val future:Future[JsOb] = JsObjFuture("@type" -> "Person",
                                      "age" -> ageFuture,
                                      "name" -> "Rafael",
                                      "gender" -> "MALE",
                                      "address" -> addressFuture
                                      )

val ageTry:Try[Int] = ???

val latitudeTry:Try[Double] = ???

val longitudeTry:Try[Double] = ???

val addressTry =  JsObjTry("location" -> JsArrayTry(latitudeTry,
                                                    longitudTry
                                                   )
                          )

val tryObj:Try[JsOb] = JsObjTry("@type" -> "Person",
                                "age" -> ageTry,
                                "name" -> "Rafael",
                                "gender" -> "MALE",
                                "address" -> addressTry
                               )

You can even mix try and future:

val ageTry:Try[Int] = ???

val latitudeFuture:Future[Double] = ???

val longitudeTry:Try[Double] = ???

val addressFuture =  JsObjFuture("location" -> JsArrayFuture(latitudeFuture,
                                                             longitudTry
                                                            )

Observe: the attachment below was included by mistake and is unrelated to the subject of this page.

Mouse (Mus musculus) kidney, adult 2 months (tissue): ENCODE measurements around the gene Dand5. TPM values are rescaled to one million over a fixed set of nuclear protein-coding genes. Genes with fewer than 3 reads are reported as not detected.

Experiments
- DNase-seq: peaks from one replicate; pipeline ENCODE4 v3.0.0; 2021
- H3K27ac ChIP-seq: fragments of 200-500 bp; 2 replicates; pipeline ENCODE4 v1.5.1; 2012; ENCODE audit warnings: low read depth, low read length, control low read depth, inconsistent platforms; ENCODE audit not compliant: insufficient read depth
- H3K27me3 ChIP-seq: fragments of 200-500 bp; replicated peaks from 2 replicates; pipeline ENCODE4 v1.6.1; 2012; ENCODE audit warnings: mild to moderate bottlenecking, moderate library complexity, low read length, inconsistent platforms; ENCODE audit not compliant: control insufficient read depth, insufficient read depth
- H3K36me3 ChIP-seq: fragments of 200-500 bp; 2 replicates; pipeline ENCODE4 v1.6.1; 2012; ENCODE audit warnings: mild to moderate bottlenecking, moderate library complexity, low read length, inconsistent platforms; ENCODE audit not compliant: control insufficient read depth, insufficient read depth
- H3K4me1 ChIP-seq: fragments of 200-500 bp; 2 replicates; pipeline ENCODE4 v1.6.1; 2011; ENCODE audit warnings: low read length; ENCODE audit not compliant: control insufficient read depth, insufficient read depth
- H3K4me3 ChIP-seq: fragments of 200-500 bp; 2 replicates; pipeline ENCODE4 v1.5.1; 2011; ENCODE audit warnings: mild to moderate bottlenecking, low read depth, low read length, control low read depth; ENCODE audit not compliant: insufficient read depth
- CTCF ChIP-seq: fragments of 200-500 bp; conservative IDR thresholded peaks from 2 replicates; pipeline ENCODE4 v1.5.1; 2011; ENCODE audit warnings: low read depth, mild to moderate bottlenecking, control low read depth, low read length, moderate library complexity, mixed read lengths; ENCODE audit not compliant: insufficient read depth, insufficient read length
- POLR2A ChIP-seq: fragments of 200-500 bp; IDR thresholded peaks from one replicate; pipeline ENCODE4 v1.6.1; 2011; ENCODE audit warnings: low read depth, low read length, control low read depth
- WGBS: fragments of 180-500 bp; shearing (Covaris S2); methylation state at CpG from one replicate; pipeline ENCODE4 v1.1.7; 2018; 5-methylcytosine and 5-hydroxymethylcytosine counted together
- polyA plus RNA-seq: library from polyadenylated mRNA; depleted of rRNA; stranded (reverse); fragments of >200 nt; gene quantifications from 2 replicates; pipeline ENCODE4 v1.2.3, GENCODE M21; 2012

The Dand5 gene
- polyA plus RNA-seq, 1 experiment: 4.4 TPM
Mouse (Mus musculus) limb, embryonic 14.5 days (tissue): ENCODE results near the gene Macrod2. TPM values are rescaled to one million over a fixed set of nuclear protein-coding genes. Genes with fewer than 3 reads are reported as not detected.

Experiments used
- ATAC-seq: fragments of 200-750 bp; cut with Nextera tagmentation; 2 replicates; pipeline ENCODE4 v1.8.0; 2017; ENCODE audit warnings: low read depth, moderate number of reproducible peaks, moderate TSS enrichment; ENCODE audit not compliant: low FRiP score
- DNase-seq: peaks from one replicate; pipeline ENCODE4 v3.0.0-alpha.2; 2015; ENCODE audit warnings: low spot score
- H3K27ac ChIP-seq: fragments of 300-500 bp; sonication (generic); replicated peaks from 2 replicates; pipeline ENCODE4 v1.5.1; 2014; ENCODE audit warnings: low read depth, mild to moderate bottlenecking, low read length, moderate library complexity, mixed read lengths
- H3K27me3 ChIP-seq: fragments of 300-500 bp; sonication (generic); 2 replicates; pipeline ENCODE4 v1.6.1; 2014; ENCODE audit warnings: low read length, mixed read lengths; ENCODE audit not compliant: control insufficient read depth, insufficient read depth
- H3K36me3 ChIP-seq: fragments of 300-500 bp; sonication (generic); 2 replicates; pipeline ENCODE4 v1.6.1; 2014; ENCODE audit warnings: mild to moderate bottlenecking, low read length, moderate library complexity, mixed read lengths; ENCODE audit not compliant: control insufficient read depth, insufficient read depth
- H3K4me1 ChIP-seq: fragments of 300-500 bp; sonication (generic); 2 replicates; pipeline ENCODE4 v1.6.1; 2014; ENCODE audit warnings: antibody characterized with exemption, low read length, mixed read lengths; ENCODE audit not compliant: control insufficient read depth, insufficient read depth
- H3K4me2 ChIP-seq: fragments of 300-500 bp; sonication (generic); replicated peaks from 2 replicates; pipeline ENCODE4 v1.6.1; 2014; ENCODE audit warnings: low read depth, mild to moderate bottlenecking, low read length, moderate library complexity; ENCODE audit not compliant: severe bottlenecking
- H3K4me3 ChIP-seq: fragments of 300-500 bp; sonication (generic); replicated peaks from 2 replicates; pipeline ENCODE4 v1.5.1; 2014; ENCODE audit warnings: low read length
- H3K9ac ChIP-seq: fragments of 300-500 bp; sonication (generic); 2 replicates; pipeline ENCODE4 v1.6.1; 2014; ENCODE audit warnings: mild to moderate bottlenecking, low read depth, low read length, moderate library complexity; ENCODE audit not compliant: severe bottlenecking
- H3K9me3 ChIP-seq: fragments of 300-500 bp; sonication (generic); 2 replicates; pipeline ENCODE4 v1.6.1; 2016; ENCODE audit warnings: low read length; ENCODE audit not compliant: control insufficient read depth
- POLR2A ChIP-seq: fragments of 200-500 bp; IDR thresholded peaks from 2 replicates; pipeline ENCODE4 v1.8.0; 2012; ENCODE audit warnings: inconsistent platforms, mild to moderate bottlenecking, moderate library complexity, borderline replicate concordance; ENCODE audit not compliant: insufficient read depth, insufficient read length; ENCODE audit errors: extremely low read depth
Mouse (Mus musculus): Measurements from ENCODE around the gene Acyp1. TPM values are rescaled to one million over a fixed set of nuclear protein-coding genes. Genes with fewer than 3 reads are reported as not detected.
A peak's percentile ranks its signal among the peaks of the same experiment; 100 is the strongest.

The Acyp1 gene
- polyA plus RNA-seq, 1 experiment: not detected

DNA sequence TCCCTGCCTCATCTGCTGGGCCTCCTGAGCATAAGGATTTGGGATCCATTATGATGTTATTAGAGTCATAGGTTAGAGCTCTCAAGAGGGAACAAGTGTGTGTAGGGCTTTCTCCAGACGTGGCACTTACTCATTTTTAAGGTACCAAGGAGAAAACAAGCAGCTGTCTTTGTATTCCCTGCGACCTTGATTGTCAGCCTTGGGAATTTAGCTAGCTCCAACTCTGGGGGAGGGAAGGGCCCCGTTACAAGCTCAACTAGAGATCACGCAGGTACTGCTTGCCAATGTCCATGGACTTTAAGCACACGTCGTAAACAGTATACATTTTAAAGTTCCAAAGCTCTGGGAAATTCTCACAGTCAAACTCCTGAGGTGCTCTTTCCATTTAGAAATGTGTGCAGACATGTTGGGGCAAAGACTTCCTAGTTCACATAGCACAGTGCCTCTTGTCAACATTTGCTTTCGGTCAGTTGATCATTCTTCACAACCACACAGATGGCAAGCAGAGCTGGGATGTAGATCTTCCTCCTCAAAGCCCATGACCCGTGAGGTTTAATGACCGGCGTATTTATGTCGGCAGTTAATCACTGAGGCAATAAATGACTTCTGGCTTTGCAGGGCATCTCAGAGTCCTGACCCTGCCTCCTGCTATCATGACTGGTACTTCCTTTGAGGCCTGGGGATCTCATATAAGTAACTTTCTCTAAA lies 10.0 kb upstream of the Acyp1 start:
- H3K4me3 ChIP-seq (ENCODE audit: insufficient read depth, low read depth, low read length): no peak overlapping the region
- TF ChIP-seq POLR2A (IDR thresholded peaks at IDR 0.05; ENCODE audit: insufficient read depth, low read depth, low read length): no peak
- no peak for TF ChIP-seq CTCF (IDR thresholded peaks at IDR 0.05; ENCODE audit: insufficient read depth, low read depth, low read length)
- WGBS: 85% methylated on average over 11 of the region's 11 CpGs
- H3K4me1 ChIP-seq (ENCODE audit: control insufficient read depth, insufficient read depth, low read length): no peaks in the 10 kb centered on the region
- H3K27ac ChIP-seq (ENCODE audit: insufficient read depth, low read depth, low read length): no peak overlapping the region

)

val future:Future[JsOb] = JsObjFuture("@type" -> "Person",
                                      "age" -> ageTry,
                                      "name" -> "Rafael",
                                      "gender" -> "MALE",
                                      "address" -> addressFuture
                                      )

As you can see defining a future, try, spec and a generator is as simple as defining a raw Json.

Putting data in and getting data out:


val x = JsObj.empty.inserted("a" / "b", "hi" )

x("a" / "b") == JsStr("hi")

x("a") == JsObj("b"-> "hi")


// inserted function always insert at the specified path

val y = JsObj.empty.inserted("a" / 0 / 2, 1, padWith = 0)

y == JsObj("a" -> JsArray( JsArray(0,0,1) ))

y("a") == JsArray(0,0,1)

y("a" / 0 / 2) == JsInt(1)

y("a" / 0 / 0) == JsInt(0)

Manipulating Jsons with functions that traverses the whole structure recursively:

// map keys to lowercase traversing every element of the json 

val toLowerCase:String=>String = _.toLowerCase

json mapAllKeys toLowerCase


// trim string values. Not very functional impl. We'll see a better approach

val trimIfStr = (x: JsPrimitive) => if (x.isStr) x.toJsStr.map(_.trim) else x

array mapAll trimIfStr


// remove null values traversing every element of the json 

val isNotNull:JsPrimitive => Boolean = _.isNotNull

json filterAll isNotNull

Related projects

The Json generators designed during the development of json-scala-values have been published in a different project called json-scala-values-generator. If you do property-based testing with ScalaCheck, you should take a look! There are some optics defined in a different project optics-json-values that makes data-manipulation more composable and concise. For example, the above example

val trimIfStr = (x: JsPrimitive) => if (x.isStr) x.toJsStr.map(_.trim) else x

obj mapAll trimIfStr

could have been written using a Prism:

import value.JsStrOptics.toJsStr
// monocle.Prism[JsValue,String]

obj mapAll toJsStr.modify(_.trim)

which is more functional.

If you like the library, you can let me know by starring it. It really helps. If not, much better, it means json-scala-values can get better, your feedback we'll be more than welcoming.